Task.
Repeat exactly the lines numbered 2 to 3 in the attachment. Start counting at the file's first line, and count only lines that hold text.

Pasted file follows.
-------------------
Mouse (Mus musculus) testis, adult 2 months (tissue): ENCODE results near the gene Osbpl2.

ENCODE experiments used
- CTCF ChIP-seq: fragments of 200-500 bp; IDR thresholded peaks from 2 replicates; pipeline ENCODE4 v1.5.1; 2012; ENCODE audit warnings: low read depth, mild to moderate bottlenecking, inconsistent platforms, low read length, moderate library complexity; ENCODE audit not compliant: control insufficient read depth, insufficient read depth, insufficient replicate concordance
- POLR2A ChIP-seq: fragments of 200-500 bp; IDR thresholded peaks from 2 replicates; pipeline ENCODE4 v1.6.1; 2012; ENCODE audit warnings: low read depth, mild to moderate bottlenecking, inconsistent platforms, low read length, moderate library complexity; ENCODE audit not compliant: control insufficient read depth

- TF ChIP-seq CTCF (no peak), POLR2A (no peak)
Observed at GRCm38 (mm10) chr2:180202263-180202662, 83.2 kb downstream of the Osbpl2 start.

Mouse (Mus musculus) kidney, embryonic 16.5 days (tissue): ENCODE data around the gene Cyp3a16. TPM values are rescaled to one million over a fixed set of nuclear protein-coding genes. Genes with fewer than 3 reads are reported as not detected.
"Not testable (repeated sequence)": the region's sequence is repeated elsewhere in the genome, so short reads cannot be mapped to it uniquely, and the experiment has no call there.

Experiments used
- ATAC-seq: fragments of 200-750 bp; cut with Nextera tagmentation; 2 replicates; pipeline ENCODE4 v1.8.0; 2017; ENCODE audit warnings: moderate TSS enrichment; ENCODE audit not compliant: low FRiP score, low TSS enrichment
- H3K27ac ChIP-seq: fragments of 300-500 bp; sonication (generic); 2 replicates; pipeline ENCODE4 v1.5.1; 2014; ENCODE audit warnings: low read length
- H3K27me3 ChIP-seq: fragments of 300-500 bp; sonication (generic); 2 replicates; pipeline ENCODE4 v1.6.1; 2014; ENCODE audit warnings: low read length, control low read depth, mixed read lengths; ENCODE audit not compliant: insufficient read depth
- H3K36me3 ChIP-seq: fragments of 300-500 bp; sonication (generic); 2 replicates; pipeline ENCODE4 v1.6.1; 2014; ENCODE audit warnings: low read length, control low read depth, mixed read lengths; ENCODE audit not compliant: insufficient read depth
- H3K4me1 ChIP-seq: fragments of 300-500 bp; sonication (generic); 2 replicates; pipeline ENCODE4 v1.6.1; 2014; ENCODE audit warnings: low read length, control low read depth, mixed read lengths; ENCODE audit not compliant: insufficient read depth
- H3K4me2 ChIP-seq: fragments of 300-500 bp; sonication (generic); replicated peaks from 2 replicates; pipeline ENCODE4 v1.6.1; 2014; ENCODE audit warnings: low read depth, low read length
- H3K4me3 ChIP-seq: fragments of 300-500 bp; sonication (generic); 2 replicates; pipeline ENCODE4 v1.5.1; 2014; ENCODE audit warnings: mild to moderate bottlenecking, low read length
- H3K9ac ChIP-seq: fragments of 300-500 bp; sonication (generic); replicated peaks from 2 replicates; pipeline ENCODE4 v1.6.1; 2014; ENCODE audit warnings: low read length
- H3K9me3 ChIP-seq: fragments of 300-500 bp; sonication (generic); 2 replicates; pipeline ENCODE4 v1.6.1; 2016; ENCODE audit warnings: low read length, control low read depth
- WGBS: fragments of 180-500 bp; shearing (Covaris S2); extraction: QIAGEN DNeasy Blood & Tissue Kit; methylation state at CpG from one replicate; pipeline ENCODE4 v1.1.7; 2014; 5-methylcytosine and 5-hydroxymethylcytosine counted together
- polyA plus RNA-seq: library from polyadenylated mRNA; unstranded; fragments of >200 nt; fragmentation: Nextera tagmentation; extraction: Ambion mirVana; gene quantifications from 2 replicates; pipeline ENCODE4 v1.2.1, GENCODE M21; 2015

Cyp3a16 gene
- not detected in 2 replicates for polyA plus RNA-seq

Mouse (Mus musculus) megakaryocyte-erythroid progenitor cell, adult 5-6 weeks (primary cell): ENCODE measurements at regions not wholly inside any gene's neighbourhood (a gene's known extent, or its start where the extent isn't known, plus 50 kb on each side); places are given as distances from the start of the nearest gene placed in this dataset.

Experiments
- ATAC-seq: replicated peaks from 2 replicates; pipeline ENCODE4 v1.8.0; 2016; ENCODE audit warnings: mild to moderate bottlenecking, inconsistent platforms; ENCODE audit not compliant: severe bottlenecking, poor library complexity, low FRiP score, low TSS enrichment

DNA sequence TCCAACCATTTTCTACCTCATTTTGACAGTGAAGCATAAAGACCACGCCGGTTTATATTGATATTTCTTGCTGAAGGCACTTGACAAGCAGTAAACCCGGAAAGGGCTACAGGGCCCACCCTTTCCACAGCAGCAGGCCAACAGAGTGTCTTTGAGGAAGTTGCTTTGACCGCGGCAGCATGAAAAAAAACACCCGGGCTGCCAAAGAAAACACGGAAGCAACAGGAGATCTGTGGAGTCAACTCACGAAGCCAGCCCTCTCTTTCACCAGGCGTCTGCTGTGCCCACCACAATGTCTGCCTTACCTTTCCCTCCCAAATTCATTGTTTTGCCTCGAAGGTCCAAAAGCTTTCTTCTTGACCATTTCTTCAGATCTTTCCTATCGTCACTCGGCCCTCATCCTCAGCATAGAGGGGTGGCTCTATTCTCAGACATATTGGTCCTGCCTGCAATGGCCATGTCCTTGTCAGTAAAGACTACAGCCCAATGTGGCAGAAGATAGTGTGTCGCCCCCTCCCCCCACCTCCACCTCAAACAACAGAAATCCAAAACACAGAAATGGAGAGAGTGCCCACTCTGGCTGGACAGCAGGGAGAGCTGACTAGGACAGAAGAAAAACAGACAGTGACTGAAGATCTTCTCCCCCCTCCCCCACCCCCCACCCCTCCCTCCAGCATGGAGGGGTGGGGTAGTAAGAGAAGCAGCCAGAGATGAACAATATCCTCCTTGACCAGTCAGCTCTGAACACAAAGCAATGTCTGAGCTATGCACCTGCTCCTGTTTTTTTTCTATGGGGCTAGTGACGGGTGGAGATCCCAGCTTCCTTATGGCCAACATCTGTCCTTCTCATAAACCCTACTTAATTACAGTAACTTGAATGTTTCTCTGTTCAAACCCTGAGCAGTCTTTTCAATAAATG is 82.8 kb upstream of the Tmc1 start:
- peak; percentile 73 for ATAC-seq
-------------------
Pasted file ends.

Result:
ENCODE experiments used
- CTCF ChIP-seq: fragments of 200-500 bp; IDR thresholded peaks from 2 replicates; pipeline ENCODE4 v1.5.1; 2012; ENCODE audit warnings: low read depth, mild to moderate bottlenecking, inconsistent platforms, low read length, moderate library complexity; ENCODE audit not compliant: control insufficient read depth, insufficient read depth, insufficient replicate concordance